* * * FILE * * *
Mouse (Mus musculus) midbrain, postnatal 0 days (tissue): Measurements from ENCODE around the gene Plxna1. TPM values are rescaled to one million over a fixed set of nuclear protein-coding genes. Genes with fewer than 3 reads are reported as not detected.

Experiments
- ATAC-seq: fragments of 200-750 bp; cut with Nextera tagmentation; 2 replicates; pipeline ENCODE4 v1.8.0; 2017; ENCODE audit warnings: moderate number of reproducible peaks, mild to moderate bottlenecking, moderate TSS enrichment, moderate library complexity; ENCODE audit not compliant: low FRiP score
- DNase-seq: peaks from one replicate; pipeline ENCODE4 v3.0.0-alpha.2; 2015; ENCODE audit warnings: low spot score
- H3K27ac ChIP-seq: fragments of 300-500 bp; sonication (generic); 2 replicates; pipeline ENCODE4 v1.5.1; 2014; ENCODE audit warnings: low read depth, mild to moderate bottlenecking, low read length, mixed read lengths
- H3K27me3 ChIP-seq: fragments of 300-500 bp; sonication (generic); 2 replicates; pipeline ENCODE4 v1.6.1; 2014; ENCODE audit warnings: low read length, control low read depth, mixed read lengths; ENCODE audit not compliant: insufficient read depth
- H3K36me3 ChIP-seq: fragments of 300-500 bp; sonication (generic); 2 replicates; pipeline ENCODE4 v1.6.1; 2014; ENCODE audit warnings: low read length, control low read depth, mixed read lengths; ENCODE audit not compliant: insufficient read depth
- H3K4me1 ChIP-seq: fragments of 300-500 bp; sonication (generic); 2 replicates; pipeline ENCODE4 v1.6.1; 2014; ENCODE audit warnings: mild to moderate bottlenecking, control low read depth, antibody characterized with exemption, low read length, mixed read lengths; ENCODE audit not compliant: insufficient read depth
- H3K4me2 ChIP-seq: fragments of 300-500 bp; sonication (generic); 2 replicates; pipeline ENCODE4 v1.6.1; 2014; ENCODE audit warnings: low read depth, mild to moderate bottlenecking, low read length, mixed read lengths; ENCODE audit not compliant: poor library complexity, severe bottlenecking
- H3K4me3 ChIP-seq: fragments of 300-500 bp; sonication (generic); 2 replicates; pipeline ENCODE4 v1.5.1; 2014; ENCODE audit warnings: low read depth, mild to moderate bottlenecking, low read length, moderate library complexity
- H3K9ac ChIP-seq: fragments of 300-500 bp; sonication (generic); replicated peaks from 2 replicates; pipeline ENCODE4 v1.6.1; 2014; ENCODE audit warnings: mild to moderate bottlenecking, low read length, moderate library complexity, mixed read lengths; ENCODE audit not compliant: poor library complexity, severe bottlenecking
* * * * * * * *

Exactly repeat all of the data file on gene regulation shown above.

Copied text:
Mouse (Mus musculus) midbrain, postnatal 0 days (tissue): Measurements from ENCODE around the gene Plxna1. TPM values are rescaled to one million over a fixed set of nuclear protein-coding genes. Genes with fewer than 3 reads are reported as not detected.

Experiments
- ATAC-seq: fragments of 200-750 bp; cut with Nextera tagmentation; 2 replicates; pipeline ENCODE4 v1.8.0; 2017; ENCODE audit warnings: moderate number of reproducible peaks, mild to moderate bottlenecking, moderate TSS enrichment, moderate library complexity; ENCODE audit not compliant: low FRiP score
- DNase-seq: peaks from one replicate; pipeline ENCODE4 v3.0.0-alpha.2; 2015; ENCODE audit warnings: low spot score
- H3K27ac ChIP-seq: fragments of 300-500 bp; sonication (generic); 2 replicates; pipeline ENCODE4 v1.5.1; 2014; ENCODE audit warnings: low read depth, mild to moderate bottlenecking, low read length, mixed read lengths
- H3K27me3 ChIP-seq: fragments of 300-500 bp; sonication (generic); 2 replicates; pipeline ENCODE4 v1.6.1; 2014; ENCODE audit warnings: low read length, control low read depth, mixed read lengths; ENCODE audit not compliant: insufficient read depth
- H3K36me3 ChIP-seq: fragments of 300-500 bp; sonication (generic); 2 replicates; pipeline ENCODE4 v1.6.1; 2014; ENCODE audit warnings: low read length, control low read depth, mixed read lengths; ENCODE audit not compliant: insufficient read depth
- H3K4me1 ChIP-seq: fragments of 300-500 bp; sonication (generic); 2 replicates; pipeline ENCODE4 v1.6.1; 2014; ENCODE audit warnings: mild to moderate bottlenecking, control low read depth, antibody characterized with exemption, low read length, mixed read lengths; ENCODE audit not compliant: insufficient read depth
- H3K4me2 ChIP-seq: fragments of 300-500 bp; sonication (generic); 2 replicates; pipeline ENCODE4 v1.6.1; 2014; ENCODE audit warnings: low read depth, mild to moderate bottlenecking, low read length, mixed read lengths; ENCODE audit not compliant: poor library complexity, severe bottlenecking
- H3K4me3 ChIP-seq: fragments of 300-500 bp; sonication (generic); 2 replicates; pipeline ENCODE4 v1.5.1; 2014; ENCODE audit warnings: low read depth, mild to moderate bottlenecking, low read length, moderate library complexity
- H3K9ac ChIP-seq: fragments of 300-500 bp; sonication (generic); replicated peaks from 2 replicates; pipeline ENCODE4 v1.6.1; 2014; ENCODE audit warnings: mild to moderate bottlenecking, low read length, moderate library complexity, mixed read lengths; ENCODE audit not compliant: poor library complexity, severe bottlenecking